One evening, before I was to meet with a potential client, I picked up a copy of a magazine that I had been impatiently waiting for. It was an issue of Sports Illustrated, but not just any issue of SI. It was the issue that- after years of trying- had one of my images prominently displayed. A few months earlier, I had shot a picture of Pittsburgh Penguins superstar Sidney Crosby that was selected by their editors to be the main, two page wide photograph that would lead off the featured story that they wrote about him. I could barely contain my excitement. Sports Illustrated was my favorite magazine growing up and it was one of my biggest dreams to get a prominent spot in their magazine,
When I got the copy in my hand, I stared at it way longer than I should have. I thought back to all of the years where I made no money in the industry. In fact, I made a grand total of twenty thousand dollars in my first six years of shooting, including my time at school. So many emotions flooded my head as I stared at that paper. Wanting to show my friend, I placed one of the copies in my briefcase that held the wedding albums.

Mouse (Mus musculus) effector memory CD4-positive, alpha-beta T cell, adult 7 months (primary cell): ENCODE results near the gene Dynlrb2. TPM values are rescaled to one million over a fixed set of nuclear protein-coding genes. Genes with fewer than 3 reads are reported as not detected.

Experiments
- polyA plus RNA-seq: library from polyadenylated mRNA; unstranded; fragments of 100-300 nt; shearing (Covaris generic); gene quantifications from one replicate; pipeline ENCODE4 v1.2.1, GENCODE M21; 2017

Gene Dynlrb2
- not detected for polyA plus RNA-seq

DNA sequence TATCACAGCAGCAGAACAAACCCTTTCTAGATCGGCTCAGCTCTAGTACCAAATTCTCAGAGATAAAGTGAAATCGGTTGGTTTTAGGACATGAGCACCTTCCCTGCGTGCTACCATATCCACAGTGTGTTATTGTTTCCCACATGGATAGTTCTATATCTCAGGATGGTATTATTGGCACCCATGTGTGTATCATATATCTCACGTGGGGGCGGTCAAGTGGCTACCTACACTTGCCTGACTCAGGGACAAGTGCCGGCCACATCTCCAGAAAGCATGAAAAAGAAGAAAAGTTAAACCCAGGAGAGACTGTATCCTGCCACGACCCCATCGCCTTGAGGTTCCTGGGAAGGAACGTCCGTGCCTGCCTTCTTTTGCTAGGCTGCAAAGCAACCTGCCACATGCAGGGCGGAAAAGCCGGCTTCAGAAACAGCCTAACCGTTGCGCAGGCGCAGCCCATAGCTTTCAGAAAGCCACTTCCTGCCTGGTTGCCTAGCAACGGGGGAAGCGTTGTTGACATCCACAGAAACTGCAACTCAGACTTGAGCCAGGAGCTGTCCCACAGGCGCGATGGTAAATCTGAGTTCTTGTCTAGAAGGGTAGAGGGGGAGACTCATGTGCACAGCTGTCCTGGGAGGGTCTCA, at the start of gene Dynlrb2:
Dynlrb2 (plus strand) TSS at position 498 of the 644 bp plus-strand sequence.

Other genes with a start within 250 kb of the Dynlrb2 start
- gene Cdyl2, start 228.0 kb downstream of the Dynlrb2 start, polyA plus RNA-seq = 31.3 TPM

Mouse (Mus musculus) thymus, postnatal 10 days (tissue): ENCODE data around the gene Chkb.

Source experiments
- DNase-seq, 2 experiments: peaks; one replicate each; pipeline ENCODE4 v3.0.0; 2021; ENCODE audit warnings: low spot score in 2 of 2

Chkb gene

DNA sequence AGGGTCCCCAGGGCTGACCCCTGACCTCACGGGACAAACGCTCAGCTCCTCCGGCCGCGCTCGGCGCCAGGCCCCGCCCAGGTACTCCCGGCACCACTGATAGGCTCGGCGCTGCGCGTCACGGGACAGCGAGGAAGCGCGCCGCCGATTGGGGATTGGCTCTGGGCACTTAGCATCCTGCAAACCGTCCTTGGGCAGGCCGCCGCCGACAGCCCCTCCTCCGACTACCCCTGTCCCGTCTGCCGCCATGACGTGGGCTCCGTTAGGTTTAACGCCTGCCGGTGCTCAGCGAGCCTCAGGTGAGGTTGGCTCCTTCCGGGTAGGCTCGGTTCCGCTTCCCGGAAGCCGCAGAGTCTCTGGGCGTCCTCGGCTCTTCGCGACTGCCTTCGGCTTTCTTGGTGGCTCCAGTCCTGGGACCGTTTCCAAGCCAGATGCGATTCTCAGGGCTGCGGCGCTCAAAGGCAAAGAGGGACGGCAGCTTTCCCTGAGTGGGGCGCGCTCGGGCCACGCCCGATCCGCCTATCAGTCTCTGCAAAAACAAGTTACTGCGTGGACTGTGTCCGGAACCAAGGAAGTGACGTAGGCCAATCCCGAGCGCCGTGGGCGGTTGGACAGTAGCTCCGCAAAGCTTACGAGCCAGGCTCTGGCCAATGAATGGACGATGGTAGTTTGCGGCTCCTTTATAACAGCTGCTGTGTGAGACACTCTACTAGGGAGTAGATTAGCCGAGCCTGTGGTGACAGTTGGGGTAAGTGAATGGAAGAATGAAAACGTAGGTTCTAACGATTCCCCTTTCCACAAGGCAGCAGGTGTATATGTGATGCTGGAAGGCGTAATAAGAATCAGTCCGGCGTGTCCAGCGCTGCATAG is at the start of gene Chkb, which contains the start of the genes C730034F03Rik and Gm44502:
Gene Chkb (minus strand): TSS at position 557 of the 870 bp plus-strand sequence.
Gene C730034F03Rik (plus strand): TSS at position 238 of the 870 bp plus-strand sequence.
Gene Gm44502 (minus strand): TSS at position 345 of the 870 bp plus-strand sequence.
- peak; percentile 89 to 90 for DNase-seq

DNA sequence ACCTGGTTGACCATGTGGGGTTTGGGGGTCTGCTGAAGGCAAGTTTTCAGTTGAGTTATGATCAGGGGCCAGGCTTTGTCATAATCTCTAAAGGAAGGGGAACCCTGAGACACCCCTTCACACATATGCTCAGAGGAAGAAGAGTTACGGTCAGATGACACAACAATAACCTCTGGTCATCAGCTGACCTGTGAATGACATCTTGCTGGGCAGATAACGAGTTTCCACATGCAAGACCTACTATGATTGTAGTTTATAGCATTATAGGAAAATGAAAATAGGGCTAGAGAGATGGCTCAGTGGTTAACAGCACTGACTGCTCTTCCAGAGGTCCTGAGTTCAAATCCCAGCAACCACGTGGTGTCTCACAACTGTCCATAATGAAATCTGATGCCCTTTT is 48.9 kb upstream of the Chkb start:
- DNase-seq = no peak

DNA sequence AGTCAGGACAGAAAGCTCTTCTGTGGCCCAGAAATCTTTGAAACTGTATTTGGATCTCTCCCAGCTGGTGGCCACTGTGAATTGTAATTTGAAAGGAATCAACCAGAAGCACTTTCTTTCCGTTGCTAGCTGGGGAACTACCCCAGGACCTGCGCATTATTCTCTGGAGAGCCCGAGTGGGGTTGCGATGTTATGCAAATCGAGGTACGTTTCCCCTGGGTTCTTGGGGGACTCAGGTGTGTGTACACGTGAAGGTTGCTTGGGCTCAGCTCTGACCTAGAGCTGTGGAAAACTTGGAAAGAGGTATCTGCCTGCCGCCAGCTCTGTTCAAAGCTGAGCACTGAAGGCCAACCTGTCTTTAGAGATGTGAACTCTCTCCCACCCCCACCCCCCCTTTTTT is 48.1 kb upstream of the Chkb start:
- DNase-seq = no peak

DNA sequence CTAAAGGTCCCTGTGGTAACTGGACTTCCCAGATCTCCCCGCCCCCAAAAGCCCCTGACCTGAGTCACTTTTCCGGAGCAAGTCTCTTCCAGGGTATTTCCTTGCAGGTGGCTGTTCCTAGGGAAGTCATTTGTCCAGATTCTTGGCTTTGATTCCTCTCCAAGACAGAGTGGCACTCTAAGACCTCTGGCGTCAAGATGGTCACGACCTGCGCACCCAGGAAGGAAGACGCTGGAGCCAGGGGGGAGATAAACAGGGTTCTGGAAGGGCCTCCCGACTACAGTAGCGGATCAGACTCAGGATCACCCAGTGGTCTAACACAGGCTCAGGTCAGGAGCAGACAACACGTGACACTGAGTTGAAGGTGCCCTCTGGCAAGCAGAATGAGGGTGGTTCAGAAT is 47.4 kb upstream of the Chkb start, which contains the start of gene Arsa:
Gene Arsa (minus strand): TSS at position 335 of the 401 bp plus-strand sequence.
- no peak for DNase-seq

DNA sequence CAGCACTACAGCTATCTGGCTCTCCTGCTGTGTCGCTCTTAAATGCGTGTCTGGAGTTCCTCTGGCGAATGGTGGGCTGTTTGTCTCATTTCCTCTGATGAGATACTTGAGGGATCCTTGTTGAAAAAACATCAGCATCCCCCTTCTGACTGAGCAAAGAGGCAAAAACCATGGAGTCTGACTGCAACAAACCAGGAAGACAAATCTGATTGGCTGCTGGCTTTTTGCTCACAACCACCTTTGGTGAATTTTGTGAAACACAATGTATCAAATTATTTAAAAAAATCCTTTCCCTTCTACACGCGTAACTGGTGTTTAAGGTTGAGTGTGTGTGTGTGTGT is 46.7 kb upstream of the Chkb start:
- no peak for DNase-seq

At the meeting with the bride that night, she showed up with her parents. She seemed to really enjoy our work and the conversation was good but by no means sis I get the vibe that this was a slam dunk. Sometimes, you just know. We can tell by their language that they were going to book us, they just needed to meet in person and make sure that we weren’t complete lunatics before they signed the check. This meeting wasn’t the case. She was clear that they had met with a handful of other photographers and they would make their decision once they evaluated all of the options.